keywords = "Cryo-EM, Detergent, Detergent-free, Electron microscopy, Lipids, Membrane protein structure, P-type ATPases, Salipro, Saposin, SERCA",
author = "Lyons, {Joseph A.} and Andreas B{\o}ggild and Poul Nissen and Jens Frauenfeld",
year = "2017",
doi = "10.1016/bs.mie.2017.06.035",
language = "English",
isbn = "978-0-12-812353-9",
volume = "594",
series = "Methods in Enzymology",
publisher = "Academic Press",
pages = "85--99",
editor = "Ziegler, {Christine }",
booktitle = "Methods in Enzymology",

}

RIS

TY - CHAP

T1 - Saposin-Lipoprotein Scaffolds for Structure Determination of Membrane Transporters

AU - Lyons, Joseph A.

AU - Bøggild, Andreas

AU - Nissen, Poul

AU - Frauenfeld, Jens

PY - 2017

Y1 - 2017

N2 - Membrane proteins depend on their natural lipid environment for function, which makes them more difficult to study in isolation. A number of approaches that mimic the lipid bilayer of biological membranes have been described (nanodiscs, SMALPs), enabling novel ways to assay activity and elucidate structures of this important class of proteins. More recently, the use of saposin A, a protein that is involved in lipid transport, to form Salipro (saposin–lipid–protein) complexes was demonstrated for a range of membrane protein targets (Frauenfeld et al., 2016). The method is fast and requires few resources. The saposin–lipid–scaffold adapts to various sizes of transmembrane regions during self-assembly, forming a minimal lipid nanoparticle. This results in the formation of a well-defined membrane protein–lipid complex, which is desirable for structural characterization. Here, we describe a protocol to reconstitute the sarco-endoplasmic reticulum calcium ATPase (SERCA) into Salipro nanoparticles. The complex formation is analyzed using negative stain electron microscopy (EM), allowing to quickly determine an initial structure of the membrane protein and to evaluate sample conditions for structural studies using single-particle cryo-EM in a detergent-free environment.

AB - Membrane proteins depend on their natural lipid environment for function, which makes them more difficult to study in isolation. A number of approaches that mimic the lipid bilayer of biological membranes have been described (nanodiscs, SMALPs), enabling novel ways to assay activity and elucidate structures of this important class of proteins. More recently, the use of saposin A, a protein that is involved in lipid transport, to form Salipro (saposin–lipid–protein) complexes was demonstrated for a range of membrane protein targets (Frauenfeld et al., 2016). The method is fast and requires few resources. The saposin–lipid–scaffold adapts to various sizes of transmembrane regions during self-assembly, forming a minimal lipid nanoparticle. This results in the formation of a well-defined membrane protein–lipid complex, which is desirable for structural characterization. Here, we describe a protocol to reconstitute the sarco-endoplasmic reticulum calcium ATPase (SERCA) into Salipro nanoparticles. The complex formation is analyzed using negative stain electron microscopy (EM), allowing to quickly determine an initial structure of the membrane protein and to evaluate sample conditions for structural studies using single-particle cryo-EM in a detergent-free environment.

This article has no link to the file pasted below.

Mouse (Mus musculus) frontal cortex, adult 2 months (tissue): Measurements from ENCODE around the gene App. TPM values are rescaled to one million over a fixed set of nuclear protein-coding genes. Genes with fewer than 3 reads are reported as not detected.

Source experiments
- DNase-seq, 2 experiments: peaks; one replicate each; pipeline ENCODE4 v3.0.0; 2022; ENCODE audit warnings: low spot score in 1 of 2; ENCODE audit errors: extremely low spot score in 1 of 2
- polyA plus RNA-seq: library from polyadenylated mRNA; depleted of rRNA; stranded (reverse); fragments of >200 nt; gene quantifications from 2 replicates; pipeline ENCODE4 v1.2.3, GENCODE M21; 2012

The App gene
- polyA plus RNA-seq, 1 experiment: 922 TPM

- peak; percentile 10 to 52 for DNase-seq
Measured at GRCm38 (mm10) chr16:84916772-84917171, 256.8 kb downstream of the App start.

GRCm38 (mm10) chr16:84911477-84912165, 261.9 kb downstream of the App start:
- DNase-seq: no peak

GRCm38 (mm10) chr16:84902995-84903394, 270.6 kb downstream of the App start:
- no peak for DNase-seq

KW - Cryo-EM

KW - Detergent

KW - Detergent-free

KW - Electron microscopy

KW - Lipids

KW - Membrane protein structure

KW - P-type ATPases

KW - Salipro

KW - Saposin

KW - SERCA

UR - http://www.scopus.com/inward/record.url?scp=85024932823&partnerID=8YFLogxK

U2 - 10.1016/bs.mie.2017.06.035

DO - 10.1016/bs.mie.2017.06.035

M3 - Book chapter

C2 - 28779844

AN - SCOPUS:85024932823

SN - 978-0-12-812353-9

VL - 594

T3 - Methods in Enzymology

SP - 85

EP - 99

BT - Methods in Enzymology

A2 - Ziegler, Christine

PB - Academic Press

ER -